The Robinson Institute is an exhibition that considers the origins of the current economic crisis. Throughout The Robinson Institute, images of landmarks and locations in the English landscape are employed to illustrate the development of capitalism.
A fictional, unseen scholar – Robinson – undertakes exploratory journeys around England. Robinson’s chance encounters with various locations. The site of an 1830 meteorite fall and nearby scenes of local rebellion, prompt him to reflect on the significance of each to greater global themes.
The Robinson Institute’s researchers have revisited Robinson’s last known journey, presenting his findings and film footage as an exhibition that features works by artists, mainly from Tate’s Collection; writers, historians, geographers, cartographers and geologists; and a variety of other objects.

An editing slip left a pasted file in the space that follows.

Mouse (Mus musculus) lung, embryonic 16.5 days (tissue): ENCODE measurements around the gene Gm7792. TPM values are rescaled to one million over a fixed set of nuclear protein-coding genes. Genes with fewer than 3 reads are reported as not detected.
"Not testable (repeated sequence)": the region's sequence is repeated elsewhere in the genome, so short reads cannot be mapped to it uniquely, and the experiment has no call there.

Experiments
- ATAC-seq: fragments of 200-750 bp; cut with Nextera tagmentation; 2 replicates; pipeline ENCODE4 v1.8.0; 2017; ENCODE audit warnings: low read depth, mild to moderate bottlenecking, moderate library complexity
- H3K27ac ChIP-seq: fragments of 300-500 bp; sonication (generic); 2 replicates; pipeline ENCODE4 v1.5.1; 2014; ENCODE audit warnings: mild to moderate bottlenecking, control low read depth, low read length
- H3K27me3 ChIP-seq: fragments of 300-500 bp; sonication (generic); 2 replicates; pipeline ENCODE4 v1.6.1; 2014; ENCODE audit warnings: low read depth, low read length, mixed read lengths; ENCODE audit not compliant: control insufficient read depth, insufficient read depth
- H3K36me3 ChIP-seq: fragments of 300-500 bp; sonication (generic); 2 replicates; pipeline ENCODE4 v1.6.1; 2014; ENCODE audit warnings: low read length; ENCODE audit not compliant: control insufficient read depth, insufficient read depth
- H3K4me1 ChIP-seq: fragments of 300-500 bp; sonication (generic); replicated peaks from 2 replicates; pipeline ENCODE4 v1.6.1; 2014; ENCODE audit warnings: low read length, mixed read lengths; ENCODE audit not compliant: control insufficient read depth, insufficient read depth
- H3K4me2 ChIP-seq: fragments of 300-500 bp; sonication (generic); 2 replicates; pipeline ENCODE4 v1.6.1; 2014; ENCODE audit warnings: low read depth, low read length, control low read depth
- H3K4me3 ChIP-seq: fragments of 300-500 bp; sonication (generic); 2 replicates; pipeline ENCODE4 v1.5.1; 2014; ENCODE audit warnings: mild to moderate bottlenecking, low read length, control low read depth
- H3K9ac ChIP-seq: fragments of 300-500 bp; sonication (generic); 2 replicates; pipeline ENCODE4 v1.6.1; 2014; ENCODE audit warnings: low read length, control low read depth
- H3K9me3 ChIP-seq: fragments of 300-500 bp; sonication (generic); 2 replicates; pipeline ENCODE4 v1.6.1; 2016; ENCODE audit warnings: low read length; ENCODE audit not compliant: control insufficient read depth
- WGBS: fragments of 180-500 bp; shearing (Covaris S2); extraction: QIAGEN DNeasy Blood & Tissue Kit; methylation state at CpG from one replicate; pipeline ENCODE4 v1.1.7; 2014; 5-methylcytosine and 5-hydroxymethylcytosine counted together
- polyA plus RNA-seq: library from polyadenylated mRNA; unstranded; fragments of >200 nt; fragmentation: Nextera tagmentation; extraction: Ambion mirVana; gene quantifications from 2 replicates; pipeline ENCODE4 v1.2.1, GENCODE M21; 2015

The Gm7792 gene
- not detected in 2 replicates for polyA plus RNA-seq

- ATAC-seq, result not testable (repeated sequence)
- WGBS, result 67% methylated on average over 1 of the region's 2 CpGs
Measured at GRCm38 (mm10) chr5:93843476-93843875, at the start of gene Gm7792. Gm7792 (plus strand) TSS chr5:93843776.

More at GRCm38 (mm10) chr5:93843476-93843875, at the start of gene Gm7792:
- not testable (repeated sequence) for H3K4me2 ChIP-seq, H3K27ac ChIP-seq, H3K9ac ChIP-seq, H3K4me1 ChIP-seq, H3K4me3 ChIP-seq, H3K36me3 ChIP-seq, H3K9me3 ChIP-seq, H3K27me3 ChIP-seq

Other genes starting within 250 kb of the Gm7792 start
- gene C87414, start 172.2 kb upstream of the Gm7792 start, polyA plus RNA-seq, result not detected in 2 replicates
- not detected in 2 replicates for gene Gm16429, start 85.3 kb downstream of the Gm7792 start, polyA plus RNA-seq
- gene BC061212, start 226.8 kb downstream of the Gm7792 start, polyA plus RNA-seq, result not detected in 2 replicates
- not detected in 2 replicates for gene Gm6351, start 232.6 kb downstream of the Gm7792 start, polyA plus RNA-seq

Audiences are invited to retrace Robinson’s steps and consider the connections that he makes. For example, the 1795 amendment to the Settlement Act, which enabled the rural poor to migrate more easily to industrial towns and cities, is shown alongside an unusually large meteorite that fell the same year. Robinson’s discovery of the Boyle-Hooke commemoration plaque on Oxford’s High Street, which celebrates two of England’s most important scientists, triggers further consideration of the historical events that led to the Industrial Revolution.
There are more than 120 works on display in The Robinson Institute from historical paintings, prints and drawings, works of film and literature as well as photographs that include Northumbrian rock art, a close up of lichen on an Oxford road sign in the direction of Newbury and a Ministry of Defence sign banning photography of the Atomic Weapons Establishment at Aldermaston.